As mentioned, the use of source control imposes a strict structure on development from multiple machines. This discipline contributes to dealing with production versions of the database. It's always been the case that it's a terrible idea to do work in a production version of a database, but Notes always made it so easy to get away with it. Fortunately, XPages' PITA compilation requirements and gotchas make this a terrible idea (who wants their app to go down because you opened it in Designer but forgot to install a required XSP library first?). This is all the worse when source control is involved: a bug in the SCM plugin or a missing network/VM share can easily destroy every design element in the target database. If it happens to be one dev DB among many, who cares? If it's your production DB, now you have a serious problem.
When I'm ready to deploy my changes, I do it via NTFs: I create NTF copies of any applicable dev NSFs and use them to replace the design of the production databases. Because these apps tend to be single instances, I don't bother with template names and design inheritance. In the case where there are many copies of the data databases (say, one core app and then one data DB per client), I'd probably use inheritance and replace the data DBs' NTF's design instead and immediately run the design task.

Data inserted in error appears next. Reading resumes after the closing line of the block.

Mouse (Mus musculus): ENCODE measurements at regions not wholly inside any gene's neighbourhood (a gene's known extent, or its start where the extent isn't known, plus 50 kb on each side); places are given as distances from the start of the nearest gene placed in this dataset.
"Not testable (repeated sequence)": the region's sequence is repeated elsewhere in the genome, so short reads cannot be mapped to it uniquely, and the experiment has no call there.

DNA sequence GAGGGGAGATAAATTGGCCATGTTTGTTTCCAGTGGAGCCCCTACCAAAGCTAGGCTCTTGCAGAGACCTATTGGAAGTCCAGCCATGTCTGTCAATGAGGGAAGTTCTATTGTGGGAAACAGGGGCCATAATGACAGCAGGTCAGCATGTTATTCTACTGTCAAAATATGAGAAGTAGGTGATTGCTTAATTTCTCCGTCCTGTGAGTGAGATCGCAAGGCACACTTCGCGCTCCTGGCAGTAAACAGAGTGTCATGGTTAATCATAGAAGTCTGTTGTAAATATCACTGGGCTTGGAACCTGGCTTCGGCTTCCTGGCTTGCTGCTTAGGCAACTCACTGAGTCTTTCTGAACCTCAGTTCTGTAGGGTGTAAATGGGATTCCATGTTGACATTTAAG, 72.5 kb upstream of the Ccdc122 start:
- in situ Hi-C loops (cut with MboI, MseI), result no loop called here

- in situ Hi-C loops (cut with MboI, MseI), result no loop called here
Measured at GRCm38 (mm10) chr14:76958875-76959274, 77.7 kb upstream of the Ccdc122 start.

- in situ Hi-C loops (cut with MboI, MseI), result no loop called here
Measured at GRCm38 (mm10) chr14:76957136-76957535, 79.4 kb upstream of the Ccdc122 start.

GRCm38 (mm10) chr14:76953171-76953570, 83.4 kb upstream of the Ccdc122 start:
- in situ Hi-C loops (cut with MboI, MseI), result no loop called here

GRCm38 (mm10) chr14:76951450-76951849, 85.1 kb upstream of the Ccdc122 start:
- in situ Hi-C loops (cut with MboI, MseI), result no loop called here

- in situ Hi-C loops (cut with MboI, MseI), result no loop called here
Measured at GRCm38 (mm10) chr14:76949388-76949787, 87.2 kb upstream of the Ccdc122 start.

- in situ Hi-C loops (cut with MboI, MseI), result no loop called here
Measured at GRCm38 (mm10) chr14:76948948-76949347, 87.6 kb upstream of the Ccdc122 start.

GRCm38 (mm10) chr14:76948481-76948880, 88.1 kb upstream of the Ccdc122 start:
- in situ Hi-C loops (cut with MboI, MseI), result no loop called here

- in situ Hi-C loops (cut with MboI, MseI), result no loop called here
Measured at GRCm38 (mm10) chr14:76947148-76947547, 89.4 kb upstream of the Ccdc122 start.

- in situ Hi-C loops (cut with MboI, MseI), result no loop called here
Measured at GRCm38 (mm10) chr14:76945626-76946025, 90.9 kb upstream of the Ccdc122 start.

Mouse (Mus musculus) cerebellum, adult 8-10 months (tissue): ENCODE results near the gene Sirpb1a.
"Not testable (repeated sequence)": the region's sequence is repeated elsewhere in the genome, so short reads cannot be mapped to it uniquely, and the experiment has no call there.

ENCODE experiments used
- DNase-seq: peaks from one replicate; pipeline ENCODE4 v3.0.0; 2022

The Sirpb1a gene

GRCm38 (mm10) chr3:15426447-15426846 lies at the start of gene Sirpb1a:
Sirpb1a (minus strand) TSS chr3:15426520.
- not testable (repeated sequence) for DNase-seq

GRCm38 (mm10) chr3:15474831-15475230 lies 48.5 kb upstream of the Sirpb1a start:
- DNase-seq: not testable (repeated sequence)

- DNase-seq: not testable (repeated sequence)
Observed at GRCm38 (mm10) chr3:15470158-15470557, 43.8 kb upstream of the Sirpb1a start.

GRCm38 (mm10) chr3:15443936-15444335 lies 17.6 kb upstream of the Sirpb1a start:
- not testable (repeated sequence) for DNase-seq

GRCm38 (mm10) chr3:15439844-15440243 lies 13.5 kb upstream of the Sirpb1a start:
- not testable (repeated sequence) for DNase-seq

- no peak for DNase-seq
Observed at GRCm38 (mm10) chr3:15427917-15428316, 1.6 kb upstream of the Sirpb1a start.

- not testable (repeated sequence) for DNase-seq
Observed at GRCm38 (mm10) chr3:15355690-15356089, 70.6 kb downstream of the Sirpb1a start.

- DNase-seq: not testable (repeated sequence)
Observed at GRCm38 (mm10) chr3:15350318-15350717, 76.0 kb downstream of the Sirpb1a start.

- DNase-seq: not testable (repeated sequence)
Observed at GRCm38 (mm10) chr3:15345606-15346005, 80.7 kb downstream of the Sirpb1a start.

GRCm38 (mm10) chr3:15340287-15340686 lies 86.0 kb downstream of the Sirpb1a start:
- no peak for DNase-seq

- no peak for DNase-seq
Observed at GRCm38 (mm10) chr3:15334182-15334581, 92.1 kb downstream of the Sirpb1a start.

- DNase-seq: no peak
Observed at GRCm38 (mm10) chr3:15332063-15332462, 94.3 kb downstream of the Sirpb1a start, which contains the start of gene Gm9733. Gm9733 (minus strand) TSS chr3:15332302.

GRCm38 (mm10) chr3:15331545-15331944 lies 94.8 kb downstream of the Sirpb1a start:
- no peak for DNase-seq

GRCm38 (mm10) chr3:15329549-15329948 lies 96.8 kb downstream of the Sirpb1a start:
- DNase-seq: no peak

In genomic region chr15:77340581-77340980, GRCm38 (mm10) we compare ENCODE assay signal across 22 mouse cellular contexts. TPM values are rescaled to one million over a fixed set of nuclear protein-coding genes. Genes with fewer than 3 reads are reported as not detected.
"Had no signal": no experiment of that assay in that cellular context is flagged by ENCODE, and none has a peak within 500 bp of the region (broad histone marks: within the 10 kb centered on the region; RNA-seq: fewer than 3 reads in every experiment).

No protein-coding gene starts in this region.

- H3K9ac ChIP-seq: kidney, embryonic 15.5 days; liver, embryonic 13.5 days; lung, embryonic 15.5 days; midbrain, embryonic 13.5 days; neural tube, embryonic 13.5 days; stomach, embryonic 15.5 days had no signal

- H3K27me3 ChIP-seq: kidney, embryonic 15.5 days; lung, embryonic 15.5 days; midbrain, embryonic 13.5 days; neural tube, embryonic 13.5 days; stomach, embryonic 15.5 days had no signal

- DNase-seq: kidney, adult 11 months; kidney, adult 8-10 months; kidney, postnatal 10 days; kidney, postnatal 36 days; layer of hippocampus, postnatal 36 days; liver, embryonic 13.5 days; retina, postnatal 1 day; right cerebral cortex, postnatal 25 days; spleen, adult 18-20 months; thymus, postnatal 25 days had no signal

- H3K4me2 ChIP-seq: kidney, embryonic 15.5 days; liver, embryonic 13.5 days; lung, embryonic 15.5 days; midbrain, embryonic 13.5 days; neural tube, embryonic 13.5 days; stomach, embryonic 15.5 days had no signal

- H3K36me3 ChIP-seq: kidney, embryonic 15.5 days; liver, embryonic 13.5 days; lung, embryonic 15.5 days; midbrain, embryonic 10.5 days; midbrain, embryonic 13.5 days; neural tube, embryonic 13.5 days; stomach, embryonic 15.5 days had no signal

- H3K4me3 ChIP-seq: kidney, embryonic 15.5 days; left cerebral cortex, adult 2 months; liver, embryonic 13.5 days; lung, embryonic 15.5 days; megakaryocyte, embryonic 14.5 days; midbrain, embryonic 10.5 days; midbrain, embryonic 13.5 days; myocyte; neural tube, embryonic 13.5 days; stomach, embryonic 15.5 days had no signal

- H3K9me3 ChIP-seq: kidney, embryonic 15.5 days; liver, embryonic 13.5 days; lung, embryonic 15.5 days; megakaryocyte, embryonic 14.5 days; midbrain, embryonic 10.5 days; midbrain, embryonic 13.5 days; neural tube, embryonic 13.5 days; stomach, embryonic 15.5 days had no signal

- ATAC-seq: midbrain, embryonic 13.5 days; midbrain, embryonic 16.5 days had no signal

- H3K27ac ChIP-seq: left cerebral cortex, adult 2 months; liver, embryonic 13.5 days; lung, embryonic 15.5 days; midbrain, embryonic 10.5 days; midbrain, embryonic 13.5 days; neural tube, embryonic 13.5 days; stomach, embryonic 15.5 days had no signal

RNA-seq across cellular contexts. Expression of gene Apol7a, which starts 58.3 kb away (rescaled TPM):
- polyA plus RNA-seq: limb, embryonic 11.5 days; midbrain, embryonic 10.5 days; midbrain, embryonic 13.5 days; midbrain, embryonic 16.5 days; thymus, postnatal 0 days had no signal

Since I have NTFs of each deployment sitting around, it makes it easy to roll a production DB back to a previous state. Though I don't currently, I plan to start tagging releases in Git (or just switch to GitFlow, which I've yet to use) to make this clearer as well.
Another improvement I'm considering making is to drastically limit my own rights to the production DB, to a max of Editor access. This way, there's an extra layer standing in between me and the terrible notion of opening the live DB in Designer. I figure I'll either use a dedicated deployment ID or use Full Access Administration mode to make deployments.
I've been feeling pretty good lately about this emerging scheme. A lot of it aligns with standard practices for non-Domino development (data/app separation, heavy source control) while still maintaining the benefits of Domino and XPages. And once this process is firing on all cylinders (namely, once I have skill in renderers to cover all of my regular needs), it should yield pretty impressive results when it comes to putting out fleshed-out, scalable apps quickly without making my development life down the line harder.